At a fundamental level, the 1970 movement was calling on the Church to reflect the ideals of the New Society in serving the interests of the nation and respecting the voice of the people. The Catholic Church, and the religious fraternity in general, was influenced by the revolutionary movement of the 1970s.
Such was the impact of the movement that the Pope convened a meeting of the World Conference of Churches in Geneva to discuss the implications for the Church. Trinidad and Tobago was represented by Reverend Roy Neehall (who was based in Geneva at the time) at that meeting.
He was assigned by the Secretariat to investigate reports of ‘Black Power’ attacks on the Church in Trinidad. Reverend Neehall spent five days investigating the incident and was able to submit in his final report that there was no evidence of any attack on the Church in Trinidad.
Arising out of the 1970 movement and NJAC’s promotion of national unity came the formation of the Inter-Religious Organization (IRO), which was formed in 1970 and incorporated by parliament on 17 July 1973 (three years later). Also being established was the Caribbean Conference of Churches, which published the Caribbean Contact paper to promote a regional perspective.
In 1970, the Catholic Church also became more involved in community life, with emphasis on Laventille and the poorer communities. Servol (Service Volunteered for All) was also established and spearheaded by Father Gerry Pantin to foster spiritual values, co-operation and family responsibility within communities.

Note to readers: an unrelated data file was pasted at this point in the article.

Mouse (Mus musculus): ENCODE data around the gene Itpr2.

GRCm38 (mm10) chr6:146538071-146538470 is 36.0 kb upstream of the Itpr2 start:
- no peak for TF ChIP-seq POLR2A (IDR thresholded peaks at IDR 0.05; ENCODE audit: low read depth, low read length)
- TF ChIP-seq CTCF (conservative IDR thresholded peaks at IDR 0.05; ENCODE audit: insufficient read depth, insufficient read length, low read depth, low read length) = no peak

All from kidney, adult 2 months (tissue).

It should also be noted that Archbishop Pantin served as public relations officer of NJAC’s Caribbean Institute of Race Relations for several years and up to the time of his passing in 2000. This Institute was set up to encourage racial harmony between the various ethnic groups in Trinidad & Tobago and the broader Caribbean.
The compelling power of NJAC’s mass enlightenment drive moved the Church to re-examine itself. Here I quote from the Catholic News of Saturday, April 4, 1970:
“The Black Power ideology as expressed over the past three weeks, has been allowed to do for the Church, through means detrimental to the Church, what the Church should do for itself. Catholics have long overlooked ills that are hindering the development of Christianity into the greater living force, which it should be.
What the Black Power Movement has implied by word and deed should not be ignored, nor should it be looked upon with scorn.”
The return of NJAC to the cathedral for an anniversary service is deeply rooted in the history of the Great Mass Movement of the people of Trinidad and Tobago in 1970.
February 26 represents the vast potential of our people to respond positively to whatever challenges we may face. NJAC’s demand for ‘Power to the People’ is in recognition of this fact. It is also an expression of our absolute faith and confidence in the intelligence, spirit and strength of our people to rise to the occasion and create a New and Just Society.
It is little wonder that in one of the 1975 editions of the Caribbean Contact Newspapers (organ of the Caribbean Conference of Churches) it is stated that the Saints of the 20th century did not come from within the fold of the Church, but from without. Three suggested Saints named in that article were Makandal Daaga, Khafra Kambon and Kwame Ture (Stokely Carmichael).